fbpx

Review of "The Black Phone": the Scariest of 2022

The Scott Derrickson-directed film, which is based on a short story by Joe Hill, mixes supernatural horror with real issues. This is our review of "The Black Phone" .

Still from the movie 'The Black Phone'

Photo: Pexels

LatinAmerican Post | Theoscar Mogollón González

Listen to this article


Leer en español: Reseña de "The Black Phone": lo más aterrador del 2022

What causes more fear in a horror movie? The real. In recent decades, this genre of cinema has drawn many screams from the public through paranormal events, although the scariest thing we can face is a plot that has a real background and that can happen to anyone. Deranged predators, missing children, and family violence, mixed with the supernatural, bring us one of the terrifying works of 2022: "The Black Phone".

In many countries of the world, there are towns that have a reputation for violence or where it was common for children to disappear. Precisely, this story is set in one of those suburbs, in Colorado, in the '70s. Finney Shaw, a 13-year-old teenager who lives with his younger sister and his alcoholic father, disappears one day without a trace, just like other boys in the area before him. A culprit is a man who at first glance looks like a nice neighbor.

Finney is locked in a dingy basement that has only a mattress and a black phone on the wall with the cord cut. However, when it starts to ring, he will realize that he can communicate with the previous victims who were there, who will help him so that he does not have a terrible end like theirs at the hands of the serial killer.

Director Scott Derrickson and screenwriter C. Robert Cargill join forces again after "Sinister" to adapt the tale of Joe Hill, son of horror master Stephen King. The cast has the masterful performance of Ethan Hawke, added to the young revelations Mason Thames and Madeleine McGraw who leave good feelings with the development of their characters.

Also read: Father of the Bride”: The Reinvention of a Comedy Classic Based on Latin Culture

Terrors of Everyday Life

Normally, the telephone is the element that this type of depraved killer usually uses to taunt the authorities or instill more fear in their victims. However, with "The Black Phone" that formula is different, like many others in the genre, since the villain is aware that the black phone in the basement is not operational and therefore does not use it, despite the fact that it is the victim who makes it useful with the help of the beyond.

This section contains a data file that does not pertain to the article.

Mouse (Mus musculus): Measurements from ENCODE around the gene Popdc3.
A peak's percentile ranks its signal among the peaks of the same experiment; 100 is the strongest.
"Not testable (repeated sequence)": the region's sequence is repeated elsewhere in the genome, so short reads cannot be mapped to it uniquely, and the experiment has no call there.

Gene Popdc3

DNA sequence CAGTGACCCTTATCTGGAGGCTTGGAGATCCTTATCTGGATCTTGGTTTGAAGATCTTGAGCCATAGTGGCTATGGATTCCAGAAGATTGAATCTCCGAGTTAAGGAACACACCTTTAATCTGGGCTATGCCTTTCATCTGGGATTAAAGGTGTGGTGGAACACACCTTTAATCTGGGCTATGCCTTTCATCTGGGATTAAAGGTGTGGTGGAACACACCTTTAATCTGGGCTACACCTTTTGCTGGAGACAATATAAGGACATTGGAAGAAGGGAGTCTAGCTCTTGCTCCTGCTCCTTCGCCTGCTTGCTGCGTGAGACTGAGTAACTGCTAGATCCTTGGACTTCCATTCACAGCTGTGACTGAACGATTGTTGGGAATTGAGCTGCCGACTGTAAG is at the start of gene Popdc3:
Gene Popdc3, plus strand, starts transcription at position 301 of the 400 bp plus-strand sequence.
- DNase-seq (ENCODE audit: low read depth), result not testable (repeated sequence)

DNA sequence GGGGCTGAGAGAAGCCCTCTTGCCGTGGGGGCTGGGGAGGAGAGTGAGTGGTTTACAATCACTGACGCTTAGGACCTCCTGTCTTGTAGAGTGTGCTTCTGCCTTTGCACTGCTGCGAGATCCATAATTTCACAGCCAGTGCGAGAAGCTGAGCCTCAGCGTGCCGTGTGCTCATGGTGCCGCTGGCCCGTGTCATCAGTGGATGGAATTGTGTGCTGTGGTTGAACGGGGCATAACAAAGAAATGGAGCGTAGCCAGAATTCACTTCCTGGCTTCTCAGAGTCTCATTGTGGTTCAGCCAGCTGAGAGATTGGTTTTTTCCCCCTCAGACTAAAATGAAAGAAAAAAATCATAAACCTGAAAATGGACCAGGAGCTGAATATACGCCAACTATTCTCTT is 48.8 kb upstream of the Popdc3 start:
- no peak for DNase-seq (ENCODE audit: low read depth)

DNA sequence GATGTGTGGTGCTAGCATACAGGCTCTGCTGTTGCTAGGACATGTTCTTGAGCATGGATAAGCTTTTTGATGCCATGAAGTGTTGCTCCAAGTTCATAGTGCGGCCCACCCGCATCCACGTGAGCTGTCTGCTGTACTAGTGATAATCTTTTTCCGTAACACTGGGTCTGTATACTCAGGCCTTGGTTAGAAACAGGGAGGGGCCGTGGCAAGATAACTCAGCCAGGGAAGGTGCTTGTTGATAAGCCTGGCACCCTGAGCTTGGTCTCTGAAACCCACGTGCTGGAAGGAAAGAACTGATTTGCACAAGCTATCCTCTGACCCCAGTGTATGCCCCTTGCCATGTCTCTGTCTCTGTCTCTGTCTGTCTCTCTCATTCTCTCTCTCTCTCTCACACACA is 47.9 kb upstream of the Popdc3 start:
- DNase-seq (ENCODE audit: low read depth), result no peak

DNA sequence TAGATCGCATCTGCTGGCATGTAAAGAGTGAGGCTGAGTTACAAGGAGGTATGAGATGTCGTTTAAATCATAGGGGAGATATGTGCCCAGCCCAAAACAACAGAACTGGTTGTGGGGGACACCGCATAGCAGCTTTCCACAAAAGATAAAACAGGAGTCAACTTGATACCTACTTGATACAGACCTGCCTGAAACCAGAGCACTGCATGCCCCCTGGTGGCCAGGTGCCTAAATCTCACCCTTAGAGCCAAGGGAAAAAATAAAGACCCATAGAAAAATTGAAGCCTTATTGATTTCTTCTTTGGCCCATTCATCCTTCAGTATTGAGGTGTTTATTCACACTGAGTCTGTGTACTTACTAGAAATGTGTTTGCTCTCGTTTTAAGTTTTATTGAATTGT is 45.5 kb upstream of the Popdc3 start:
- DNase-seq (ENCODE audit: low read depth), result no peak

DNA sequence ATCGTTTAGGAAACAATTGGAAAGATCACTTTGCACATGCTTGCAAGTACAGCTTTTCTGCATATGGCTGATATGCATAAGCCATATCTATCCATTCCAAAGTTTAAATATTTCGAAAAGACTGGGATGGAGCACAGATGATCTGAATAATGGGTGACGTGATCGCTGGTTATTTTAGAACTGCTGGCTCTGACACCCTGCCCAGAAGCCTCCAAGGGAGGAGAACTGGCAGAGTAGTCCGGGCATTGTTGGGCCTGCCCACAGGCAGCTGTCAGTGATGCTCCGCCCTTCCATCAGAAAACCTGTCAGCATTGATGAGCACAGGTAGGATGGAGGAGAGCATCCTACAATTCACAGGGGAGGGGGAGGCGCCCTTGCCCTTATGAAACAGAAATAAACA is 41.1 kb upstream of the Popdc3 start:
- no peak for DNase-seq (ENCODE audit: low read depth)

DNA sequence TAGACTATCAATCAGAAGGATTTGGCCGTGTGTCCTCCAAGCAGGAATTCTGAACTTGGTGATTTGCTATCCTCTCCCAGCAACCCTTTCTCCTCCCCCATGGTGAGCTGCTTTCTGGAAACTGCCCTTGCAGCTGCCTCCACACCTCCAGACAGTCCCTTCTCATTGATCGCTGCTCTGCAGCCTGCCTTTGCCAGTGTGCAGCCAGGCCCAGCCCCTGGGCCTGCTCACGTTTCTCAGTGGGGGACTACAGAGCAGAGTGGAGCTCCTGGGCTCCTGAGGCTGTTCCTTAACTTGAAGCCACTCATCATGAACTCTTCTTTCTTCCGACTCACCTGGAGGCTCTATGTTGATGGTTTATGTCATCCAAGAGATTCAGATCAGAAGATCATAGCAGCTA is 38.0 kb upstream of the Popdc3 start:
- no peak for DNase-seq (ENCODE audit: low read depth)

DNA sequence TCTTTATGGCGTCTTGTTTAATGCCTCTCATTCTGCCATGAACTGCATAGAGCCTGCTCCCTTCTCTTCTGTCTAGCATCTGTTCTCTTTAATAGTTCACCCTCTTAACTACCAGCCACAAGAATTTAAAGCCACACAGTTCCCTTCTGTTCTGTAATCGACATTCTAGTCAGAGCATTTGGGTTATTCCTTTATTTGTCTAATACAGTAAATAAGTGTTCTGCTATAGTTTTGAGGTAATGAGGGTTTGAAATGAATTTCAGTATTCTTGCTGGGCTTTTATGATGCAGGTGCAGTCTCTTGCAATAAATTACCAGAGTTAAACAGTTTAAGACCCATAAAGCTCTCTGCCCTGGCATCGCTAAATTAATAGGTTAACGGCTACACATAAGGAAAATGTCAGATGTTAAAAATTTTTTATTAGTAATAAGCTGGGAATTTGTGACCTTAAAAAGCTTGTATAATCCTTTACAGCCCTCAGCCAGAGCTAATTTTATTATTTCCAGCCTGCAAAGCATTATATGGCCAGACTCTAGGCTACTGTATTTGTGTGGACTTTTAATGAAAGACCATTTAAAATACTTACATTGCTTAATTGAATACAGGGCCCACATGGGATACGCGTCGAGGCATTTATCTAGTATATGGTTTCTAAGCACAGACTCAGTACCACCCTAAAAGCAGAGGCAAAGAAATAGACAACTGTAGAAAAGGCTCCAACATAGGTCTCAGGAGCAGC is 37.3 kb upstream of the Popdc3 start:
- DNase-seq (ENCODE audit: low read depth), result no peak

Throughout 103 minutes duration, this thriller maintains a balance between its elements of terror, the supernatural, and psychological suspense without getting pigeonholed into any of those. The setting, in turn, plays an essential role in establishing a mood so real and somber that it intimidates by violence both at school, by bullies, and at home, by abusive parents. All this adds also to the mental blow produced by the notices of missing persons.

Likewise, it is worth highlighting one or another horror reference throughout "The Black Phone". As we mentioned before, Joe Hill is the author of the original story and also the son of Stephen King, something that did not go unnoticed in the film. Black balloons, a yellow raincoat, and a murderer that evokes John Wayne Gacy are some typical winks of works like "It" within this plot. Plus, beyond the "Stranger Things" vibe it might generate, it also owes a lot to a classic like "The Texas Chain Saw Massacre."

On the other hand, the role of Ethan Hawke is really memorable. While there's a lot of merit to the script, what the actor does by making the most of his talents to cause fear, whether on stage or not, makes his character a menacing psychopath. His mannerisms and cruel play with his victim are well adorned with a collection of creepy masks that make you think how cruel a person can be.

What Was "The Black Phone" Inspired by?

There is nothing more terrifying in a movie of this genre that is based on a true event. And it is that the reason for inspiration for "The Black Phone" goes back to a sinister basement that Joe Hill had during his childhood. As he told the SlashFilm portal in an interview, he and his family lived in an old Victorian house whose basement was a labyrinth.

“It had a dirt floor, and it was a labyrinth of convoluted concrete corridors, hanging pipes, cobwebbed, and antique furniture. Typical horror movie basement. And in a part of the basement there was an old telephone that was not connected", he said. In the end, the story he had written for a magazine became a novel, which was later adapted into a screenplay brilliantly executed by the director.

In general terms, "The Black Phone" is a solid horror bet that is handled in the supernatural and that also portrays the violence and horror so "normalized" that children live today. If there is something that is clear, it is that, without a doubt, the living must be feared more than the dead.